Theoretical and experimental investigations of the Kerr Effect and Cotton-Mouton Effect.
Janse Van Rensburg, Angela Louise.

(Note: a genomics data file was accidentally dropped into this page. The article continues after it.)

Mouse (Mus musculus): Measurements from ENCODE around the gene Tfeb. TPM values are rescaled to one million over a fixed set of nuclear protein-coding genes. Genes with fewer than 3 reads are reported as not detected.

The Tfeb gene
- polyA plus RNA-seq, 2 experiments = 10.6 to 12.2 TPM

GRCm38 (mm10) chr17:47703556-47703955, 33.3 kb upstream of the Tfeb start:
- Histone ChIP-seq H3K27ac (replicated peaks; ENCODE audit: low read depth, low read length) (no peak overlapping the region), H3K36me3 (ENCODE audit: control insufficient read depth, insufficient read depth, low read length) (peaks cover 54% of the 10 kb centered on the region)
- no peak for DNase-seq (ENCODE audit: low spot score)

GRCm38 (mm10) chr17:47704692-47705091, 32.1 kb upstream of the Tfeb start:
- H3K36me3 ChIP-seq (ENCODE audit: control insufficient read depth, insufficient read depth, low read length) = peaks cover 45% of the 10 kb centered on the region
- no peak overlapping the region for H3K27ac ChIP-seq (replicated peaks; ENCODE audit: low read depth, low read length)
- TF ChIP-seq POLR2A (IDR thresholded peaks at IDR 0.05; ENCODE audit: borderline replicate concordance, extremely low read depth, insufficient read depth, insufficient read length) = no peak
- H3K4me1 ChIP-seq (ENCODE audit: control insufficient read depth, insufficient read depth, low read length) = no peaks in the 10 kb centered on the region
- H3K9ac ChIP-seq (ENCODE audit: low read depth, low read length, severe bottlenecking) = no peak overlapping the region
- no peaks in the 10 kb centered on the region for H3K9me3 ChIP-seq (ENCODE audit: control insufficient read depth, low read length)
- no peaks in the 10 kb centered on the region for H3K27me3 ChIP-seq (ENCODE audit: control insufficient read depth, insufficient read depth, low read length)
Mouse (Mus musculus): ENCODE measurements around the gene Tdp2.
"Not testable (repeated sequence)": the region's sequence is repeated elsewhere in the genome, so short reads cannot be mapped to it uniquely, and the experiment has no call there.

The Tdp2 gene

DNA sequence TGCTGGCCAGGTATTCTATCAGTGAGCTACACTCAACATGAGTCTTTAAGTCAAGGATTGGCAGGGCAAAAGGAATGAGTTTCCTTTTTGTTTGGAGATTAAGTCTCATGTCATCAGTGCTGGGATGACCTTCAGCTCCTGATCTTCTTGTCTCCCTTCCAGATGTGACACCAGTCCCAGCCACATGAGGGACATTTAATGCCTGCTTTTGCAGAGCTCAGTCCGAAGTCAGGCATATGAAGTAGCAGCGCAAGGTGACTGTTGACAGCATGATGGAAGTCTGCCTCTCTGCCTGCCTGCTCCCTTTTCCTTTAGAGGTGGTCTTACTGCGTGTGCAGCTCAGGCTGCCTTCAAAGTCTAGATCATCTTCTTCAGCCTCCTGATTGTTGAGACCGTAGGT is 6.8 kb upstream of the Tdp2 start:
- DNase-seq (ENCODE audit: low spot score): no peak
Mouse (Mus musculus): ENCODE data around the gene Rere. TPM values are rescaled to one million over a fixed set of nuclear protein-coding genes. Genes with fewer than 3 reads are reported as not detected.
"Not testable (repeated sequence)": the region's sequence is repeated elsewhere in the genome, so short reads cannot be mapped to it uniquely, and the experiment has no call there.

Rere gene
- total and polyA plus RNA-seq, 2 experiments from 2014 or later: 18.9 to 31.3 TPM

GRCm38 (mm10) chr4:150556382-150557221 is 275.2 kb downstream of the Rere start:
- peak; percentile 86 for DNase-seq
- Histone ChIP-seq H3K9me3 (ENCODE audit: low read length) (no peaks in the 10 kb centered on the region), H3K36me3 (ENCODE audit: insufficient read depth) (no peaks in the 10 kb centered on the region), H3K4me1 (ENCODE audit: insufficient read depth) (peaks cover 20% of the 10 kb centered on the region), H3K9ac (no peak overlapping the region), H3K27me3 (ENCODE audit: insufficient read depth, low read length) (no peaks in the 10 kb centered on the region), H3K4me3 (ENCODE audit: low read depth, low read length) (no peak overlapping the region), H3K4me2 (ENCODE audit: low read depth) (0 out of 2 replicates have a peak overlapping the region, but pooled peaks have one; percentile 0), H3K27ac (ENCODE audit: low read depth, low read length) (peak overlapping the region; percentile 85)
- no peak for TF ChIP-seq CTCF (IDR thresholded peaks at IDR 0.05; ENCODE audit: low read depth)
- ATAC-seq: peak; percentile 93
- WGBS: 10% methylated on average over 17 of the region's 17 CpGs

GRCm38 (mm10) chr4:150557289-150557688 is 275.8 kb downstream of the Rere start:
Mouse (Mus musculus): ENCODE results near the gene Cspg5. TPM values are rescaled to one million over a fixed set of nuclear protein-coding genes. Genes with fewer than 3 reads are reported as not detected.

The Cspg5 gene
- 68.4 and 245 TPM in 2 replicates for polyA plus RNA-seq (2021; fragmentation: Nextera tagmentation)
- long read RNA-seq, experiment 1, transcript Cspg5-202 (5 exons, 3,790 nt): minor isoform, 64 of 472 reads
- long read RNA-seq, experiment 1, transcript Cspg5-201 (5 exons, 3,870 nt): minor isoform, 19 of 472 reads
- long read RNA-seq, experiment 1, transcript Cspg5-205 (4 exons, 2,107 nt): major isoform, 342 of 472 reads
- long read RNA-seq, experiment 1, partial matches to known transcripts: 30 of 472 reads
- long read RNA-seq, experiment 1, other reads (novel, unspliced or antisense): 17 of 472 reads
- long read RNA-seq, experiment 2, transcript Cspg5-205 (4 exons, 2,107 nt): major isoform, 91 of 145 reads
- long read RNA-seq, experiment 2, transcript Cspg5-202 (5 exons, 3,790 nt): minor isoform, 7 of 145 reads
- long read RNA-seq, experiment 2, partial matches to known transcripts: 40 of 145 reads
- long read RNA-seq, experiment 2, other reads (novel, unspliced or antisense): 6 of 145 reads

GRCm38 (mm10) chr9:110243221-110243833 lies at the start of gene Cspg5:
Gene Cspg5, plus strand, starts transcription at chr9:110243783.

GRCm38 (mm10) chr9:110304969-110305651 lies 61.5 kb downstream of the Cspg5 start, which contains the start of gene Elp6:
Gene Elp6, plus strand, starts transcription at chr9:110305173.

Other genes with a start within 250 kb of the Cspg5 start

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Mr T. J. Sono, an MSc student during the period January 2001 to January 2003, developed an apparatus to measure the pressure and temperature dependence of the electric-field induced birefringence (or electro-optic Kerr effect) in gases. Mr Sono obtained experimental results for dimethyl ether at a wavelength of 632.8 nm resulting in polarizability tensor components, first and second Kerr hyperpolarizabilities, and second Kerr-effect virial coefficients for this particular molecular species. One of the primary concerns of this thesis has been to obtain new measured Kerr-effect data for dimethyl ether and for trifluoromethane over a range of temperature. The cell has been calibrated using hydrogen as a primary standard, and has been carefully aligned to avoid multiple reflections of the incident laser beam off the closely-spaced electrode surfaces. The data has been analyzed to extract values of the polarizability anisotropy and the second Kerr hyperpolarizability for these molecules. In addition, precise values for the second Kerr-effect virial coefficients have been obtained from measurements of the Kerr effect a function of pressure. The molecular-tensor theory of the second Kerr-effect virial coefficient BK is reviewed. This theory describes the effects of intermolecular interactions on the molar Kerr constant, and it has been used to compute BK for dimethyl ether and trifluoromethane over the experimental temperature range. Agreement between experiment and theory is generally good. BK for ammonia has also been calculated, and compared to recent measured data found in the literature. The theory of the Cotton-Mouton effect (the magnetic analogue of the Kerr-effect) in a dilute gas is reviewed, and a new molecular-tensor theory describing the effects of molecular pair-interactions is developed. Calculations for a test molecule, namely chloromethane, indicate that density-dependent effects for this molecule are extremely tiny (of the order of 1% for typical experimental pressures). This new theory could be profitably used in selecting molecules which might demonstrate a larger effect which might be more readily measured in the laboratory.